We just returned from a week-long trip to Santa Rosa with family where I found it next-to-impossible to find time to work on my blog. So, here I am again, living in the past, managing only to get outside for a 45-minute walk along the beach. Ironic that a blog devoted largely to the outdoors requires so much time spent inside sorting photos and getting them ready for viewing. It’s especially hard to keep up in the summer when it’s tempting to spend every moment outdoors. That said, there’s not much purpose in taking all these shots if I’m not going to share the best of them with others. So, here we are finishing up showing the shots I took at Bear River in the middle of June.
One of the birds I particularly enjoy seeing there, probably because I never see it in the Puget Sound area, is the White-faced Ibis, a bird whose silhouette is unmistakable. Though this shot was actually taken at Malheur on our way home, most of the Ibis we saw at Bear River were flying by, not wading in the wetlands.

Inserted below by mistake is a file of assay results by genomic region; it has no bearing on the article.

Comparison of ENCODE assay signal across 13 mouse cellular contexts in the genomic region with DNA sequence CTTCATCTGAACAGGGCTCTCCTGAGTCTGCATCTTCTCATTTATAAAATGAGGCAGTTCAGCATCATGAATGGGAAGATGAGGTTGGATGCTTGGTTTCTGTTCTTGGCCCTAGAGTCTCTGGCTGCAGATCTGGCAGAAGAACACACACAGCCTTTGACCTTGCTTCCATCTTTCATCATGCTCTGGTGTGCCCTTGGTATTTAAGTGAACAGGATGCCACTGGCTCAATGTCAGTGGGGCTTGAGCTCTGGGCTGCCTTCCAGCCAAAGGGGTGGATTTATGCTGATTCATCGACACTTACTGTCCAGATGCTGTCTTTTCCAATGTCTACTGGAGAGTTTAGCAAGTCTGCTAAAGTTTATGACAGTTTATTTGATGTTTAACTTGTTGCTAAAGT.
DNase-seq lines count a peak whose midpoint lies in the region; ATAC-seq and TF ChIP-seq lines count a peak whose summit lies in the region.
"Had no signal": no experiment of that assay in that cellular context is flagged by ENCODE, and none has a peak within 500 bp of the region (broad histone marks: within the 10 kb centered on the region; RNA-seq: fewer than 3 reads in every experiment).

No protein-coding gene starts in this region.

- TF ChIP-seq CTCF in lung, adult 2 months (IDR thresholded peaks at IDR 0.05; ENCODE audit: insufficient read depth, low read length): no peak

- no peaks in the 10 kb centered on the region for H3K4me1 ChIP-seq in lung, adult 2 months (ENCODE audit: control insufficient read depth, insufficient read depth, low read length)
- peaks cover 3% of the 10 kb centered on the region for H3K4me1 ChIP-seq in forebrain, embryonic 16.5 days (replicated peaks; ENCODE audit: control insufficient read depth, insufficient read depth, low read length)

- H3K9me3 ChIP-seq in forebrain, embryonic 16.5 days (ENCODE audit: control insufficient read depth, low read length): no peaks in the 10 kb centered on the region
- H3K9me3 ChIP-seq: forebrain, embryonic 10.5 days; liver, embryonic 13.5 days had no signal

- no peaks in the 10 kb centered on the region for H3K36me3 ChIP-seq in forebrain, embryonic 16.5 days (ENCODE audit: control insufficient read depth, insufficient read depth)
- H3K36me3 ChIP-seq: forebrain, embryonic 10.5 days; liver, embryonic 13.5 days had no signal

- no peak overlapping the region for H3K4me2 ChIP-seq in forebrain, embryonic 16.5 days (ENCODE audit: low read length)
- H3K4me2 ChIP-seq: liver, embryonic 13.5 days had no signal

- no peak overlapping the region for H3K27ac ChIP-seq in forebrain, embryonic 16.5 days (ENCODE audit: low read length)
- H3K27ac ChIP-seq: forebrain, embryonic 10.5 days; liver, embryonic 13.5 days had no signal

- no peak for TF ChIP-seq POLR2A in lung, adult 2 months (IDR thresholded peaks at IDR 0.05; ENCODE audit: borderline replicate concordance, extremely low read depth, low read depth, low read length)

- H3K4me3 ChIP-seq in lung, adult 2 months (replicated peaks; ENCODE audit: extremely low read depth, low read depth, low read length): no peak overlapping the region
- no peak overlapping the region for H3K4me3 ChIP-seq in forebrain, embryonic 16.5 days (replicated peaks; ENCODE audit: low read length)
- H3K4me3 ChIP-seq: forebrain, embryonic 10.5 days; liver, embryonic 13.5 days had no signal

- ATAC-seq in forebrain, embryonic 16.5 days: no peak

Still, a shot of a White-faced Ibis caught in just the right light is so dramatic
it’s hard not to focus on getting those kinds of shots.
I could probably make an argument that White-faced Ibis are built for wading, not flying, but I still try my hardest to capture birds in flight even if it’s an awkward pose, like this one.
Of course, shots of herons landing are the easiest flight shots to get, but that ungainly landing is typical of herons, setting them apart from other species.
Although it’s quite a lot smaller than a Great Blue Heron, its landing seems remarkably similar.
Occasionally you are even lucky enough to capture an ibis in flight and while also capturing it’s many varied hues.
When we saw a small flock of Ibis gathering sticks like this, we figured they must have been too busy building nests to stand around in the wetlands.
It wasn’t until we were visiting The Sacramento Wildlife Refuge last week that we learned that White-faced Ibis, like several other herons, build a rookery and the rookery would probably be in a protected area — which also explains why we saw stilt and avocet chicks but no ibis chicks.